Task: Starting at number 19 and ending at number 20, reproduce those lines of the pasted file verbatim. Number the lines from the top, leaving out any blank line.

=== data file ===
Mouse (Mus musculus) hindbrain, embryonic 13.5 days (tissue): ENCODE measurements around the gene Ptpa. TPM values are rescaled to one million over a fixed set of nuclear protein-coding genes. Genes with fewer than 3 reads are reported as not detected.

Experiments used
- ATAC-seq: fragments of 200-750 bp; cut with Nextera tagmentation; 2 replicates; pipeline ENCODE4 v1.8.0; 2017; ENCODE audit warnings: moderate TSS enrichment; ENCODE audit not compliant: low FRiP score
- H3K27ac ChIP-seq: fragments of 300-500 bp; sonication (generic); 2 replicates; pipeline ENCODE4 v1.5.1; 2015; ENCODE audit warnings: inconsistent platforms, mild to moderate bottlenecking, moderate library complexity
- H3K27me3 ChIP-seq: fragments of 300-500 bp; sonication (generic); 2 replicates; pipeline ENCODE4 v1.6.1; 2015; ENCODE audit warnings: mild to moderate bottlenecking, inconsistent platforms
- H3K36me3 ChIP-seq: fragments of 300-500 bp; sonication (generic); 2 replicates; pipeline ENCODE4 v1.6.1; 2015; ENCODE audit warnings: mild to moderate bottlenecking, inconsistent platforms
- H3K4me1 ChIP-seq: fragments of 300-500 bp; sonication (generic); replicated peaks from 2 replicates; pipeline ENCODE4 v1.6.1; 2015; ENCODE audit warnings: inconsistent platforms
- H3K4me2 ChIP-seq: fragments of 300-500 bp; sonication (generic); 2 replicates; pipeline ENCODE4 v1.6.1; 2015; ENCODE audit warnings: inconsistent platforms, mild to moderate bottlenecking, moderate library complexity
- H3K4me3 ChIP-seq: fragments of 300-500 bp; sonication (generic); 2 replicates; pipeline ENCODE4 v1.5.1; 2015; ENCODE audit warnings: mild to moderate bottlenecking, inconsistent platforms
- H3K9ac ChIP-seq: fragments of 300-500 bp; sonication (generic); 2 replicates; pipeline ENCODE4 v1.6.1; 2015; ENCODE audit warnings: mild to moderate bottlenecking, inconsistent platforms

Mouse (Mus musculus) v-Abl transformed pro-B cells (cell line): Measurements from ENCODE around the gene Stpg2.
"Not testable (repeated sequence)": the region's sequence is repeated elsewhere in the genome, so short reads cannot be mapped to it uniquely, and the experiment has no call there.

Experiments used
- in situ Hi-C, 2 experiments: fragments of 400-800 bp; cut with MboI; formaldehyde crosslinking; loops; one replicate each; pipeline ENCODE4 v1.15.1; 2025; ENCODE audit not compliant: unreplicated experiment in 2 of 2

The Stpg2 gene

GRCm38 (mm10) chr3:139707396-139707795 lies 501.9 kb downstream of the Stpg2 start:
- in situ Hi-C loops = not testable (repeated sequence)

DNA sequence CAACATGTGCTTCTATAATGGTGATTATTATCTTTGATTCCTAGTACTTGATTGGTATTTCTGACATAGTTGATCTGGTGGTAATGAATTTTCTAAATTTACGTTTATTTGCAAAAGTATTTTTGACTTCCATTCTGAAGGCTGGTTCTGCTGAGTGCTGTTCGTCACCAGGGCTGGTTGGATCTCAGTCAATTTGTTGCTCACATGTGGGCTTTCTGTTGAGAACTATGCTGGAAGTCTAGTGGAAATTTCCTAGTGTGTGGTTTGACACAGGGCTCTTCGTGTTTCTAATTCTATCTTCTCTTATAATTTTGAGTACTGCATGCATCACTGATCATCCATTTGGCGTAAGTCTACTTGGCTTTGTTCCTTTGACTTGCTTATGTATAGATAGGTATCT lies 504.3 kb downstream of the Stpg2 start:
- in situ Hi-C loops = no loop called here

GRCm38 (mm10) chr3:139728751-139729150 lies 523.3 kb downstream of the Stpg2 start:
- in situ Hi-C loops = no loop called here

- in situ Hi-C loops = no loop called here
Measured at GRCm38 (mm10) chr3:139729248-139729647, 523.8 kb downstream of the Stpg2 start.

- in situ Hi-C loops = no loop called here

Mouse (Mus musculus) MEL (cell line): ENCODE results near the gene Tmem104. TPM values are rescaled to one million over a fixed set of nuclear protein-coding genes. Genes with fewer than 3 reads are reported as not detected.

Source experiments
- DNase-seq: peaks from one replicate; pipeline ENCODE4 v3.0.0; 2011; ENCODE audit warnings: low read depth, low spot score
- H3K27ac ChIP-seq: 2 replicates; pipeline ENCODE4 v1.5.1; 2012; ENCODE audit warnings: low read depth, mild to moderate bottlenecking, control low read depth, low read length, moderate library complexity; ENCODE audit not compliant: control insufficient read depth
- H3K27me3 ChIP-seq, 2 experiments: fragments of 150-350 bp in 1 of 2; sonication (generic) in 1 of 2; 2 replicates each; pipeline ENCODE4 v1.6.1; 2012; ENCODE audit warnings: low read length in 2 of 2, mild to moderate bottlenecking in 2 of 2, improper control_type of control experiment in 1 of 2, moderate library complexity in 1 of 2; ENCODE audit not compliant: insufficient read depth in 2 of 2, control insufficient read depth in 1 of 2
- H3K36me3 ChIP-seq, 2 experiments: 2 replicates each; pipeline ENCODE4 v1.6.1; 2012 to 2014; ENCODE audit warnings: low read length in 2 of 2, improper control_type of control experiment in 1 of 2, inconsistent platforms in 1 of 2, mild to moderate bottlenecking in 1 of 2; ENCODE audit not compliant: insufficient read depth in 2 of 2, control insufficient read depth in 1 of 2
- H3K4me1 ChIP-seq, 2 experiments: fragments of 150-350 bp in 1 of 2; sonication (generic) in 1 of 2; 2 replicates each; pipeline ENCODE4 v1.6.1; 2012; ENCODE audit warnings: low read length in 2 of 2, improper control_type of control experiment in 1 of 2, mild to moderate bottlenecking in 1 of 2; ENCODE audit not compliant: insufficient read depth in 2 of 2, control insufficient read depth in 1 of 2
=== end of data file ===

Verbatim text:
- in situ Hi-C loops = no loop called here

GRCm38 (mm10) chr3:139728751-139729150 lies 523.3 kb downstream of the Stpg2 start: